Why is it important? And for someone that might be new to that approach, what's your story? What do you say to them? "Hey, it's great, jump right in?" Is there a community they can come to? Do you have a great community? What's the story for that new developer? >> Yes, so I would tell the new developer, "You know we'll probably have a new language someday, but right now we're sticking with the standard We're starting by supporting the standard language" On these ledgers, there are smart contracts, which are programs that run on top of them in a distributed way You have to write them in some programming language Solidity is the most common one right now

>> Is the smart contract, the killer app going on, in terms of demand, what people are looking for? Or is it just the ledger piece of it? What's the main, kind of, threshold point at this point and juncture? >> We see cryptocurrency is a killer app in many industries Smart contracts is the killer app in other industries File storage, actually, with certain properties that allow irevocation servers is the killer app in certain industries and we are talking on having to gain traction in all three of those >> OK, talk about the community, which, by the way, it's great There's a new stack that's developing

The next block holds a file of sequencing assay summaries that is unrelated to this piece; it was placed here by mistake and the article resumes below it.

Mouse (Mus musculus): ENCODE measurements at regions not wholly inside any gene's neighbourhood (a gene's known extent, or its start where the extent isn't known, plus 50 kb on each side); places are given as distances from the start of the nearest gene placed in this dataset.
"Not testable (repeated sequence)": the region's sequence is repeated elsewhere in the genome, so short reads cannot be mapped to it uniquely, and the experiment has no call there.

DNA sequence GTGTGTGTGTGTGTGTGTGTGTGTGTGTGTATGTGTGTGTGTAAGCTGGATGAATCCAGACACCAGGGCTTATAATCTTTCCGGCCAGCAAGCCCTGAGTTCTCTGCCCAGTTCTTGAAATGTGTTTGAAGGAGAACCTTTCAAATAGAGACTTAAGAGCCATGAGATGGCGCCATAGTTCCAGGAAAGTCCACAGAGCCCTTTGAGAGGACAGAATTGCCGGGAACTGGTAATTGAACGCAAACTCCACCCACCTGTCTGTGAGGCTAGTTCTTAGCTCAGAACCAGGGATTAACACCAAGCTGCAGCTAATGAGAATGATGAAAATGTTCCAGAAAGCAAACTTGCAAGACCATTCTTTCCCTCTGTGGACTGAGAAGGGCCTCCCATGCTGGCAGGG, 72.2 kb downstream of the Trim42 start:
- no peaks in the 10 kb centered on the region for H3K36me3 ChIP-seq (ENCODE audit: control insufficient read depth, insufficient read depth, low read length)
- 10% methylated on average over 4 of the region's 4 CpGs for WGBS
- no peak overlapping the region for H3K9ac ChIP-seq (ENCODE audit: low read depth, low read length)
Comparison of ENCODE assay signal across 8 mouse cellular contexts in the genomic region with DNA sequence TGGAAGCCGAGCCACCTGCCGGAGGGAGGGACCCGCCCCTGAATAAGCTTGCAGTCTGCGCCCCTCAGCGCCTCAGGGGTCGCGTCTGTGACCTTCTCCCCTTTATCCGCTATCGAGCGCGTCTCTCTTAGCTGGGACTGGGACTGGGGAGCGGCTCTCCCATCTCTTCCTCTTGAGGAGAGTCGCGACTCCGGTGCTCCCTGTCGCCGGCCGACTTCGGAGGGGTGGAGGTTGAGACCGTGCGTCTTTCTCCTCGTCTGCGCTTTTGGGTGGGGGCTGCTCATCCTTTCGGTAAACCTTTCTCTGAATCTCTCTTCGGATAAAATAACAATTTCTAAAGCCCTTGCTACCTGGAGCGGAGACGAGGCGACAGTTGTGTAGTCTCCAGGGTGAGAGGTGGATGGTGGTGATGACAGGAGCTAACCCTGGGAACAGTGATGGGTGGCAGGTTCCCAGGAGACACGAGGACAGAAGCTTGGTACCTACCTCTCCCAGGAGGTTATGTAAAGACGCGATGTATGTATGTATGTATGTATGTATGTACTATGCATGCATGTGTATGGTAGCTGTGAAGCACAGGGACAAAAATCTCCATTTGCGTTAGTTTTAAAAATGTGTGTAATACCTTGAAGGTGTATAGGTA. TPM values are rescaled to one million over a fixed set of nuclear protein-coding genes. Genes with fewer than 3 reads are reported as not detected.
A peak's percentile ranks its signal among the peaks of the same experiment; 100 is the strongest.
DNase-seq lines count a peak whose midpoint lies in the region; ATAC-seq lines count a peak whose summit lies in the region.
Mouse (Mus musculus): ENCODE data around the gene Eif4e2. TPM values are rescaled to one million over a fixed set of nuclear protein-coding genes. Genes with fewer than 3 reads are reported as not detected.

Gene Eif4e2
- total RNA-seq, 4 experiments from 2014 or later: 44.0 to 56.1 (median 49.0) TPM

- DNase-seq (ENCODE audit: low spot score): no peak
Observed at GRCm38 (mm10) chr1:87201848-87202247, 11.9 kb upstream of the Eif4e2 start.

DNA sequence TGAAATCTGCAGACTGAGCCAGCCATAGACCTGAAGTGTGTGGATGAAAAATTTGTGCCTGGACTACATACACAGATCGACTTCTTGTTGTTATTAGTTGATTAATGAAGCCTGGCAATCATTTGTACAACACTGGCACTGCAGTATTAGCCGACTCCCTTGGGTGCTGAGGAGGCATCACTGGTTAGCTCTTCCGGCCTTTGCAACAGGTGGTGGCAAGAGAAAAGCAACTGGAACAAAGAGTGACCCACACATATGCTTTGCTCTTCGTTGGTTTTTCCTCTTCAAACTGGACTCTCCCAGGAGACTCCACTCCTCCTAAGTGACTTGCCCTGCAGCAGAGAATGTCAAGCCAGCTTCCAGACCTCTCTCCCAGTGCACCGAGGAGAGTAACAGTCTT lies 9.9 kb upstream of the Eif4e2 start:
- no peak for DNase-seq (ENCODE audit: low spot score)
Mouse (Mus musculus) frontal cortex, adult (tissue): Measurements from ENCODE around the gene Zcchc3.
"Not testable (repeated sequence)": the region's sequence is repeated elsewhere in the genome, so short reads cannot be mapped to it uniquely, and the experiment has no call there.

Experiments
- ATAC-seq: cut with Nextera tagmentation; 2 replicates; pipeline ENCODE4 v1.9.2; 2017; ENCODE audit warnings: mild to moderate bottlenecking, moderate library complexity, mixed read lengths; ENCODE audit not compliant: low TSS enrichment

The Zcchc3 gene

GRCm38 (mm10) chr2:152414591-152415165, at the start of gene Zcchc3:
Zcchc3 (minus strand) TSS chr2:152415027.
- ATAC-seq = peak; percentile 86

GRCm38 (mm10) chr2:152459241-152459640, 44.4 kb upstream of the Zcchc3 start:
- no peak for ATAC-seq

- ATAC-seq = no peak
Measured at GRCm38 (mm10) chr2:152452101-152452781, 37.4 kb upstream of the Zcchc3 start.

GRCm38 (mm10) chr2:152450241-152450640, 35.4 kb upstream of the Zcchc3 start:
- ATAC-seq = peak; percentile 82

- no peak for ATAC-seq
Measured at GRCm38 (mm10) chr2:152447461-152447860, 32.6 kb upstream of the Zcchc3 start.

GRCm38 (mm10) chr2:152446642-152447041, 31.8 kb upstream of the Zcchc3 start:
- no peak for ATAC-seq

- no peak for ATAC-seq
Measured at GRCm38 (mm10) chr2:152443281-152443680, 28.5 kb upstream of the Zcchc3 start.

I know you're going on-stage and I'd love to spend more time with you to talk about those impacts at each level of the stack But, let's talk about your community What are you guys doing? How did you get here? What's some of the feedback? What's some of the conversations in the community and where you're going to take it? >> OK, the conversations are amazing The interest is amazing There appears to be this enormous pent-up demand for something that can have security and speed at the same time, along with this fairness thing

People are talking about doing whole new kinds of things, like, games where every move is an action in the ledger, is a transaction in the ledger The fairness is important and the speed is important and you want security and then anything involving money, you want security and anything involving identity, you want security, so these are all What we're hearing from people is, "We've been waiting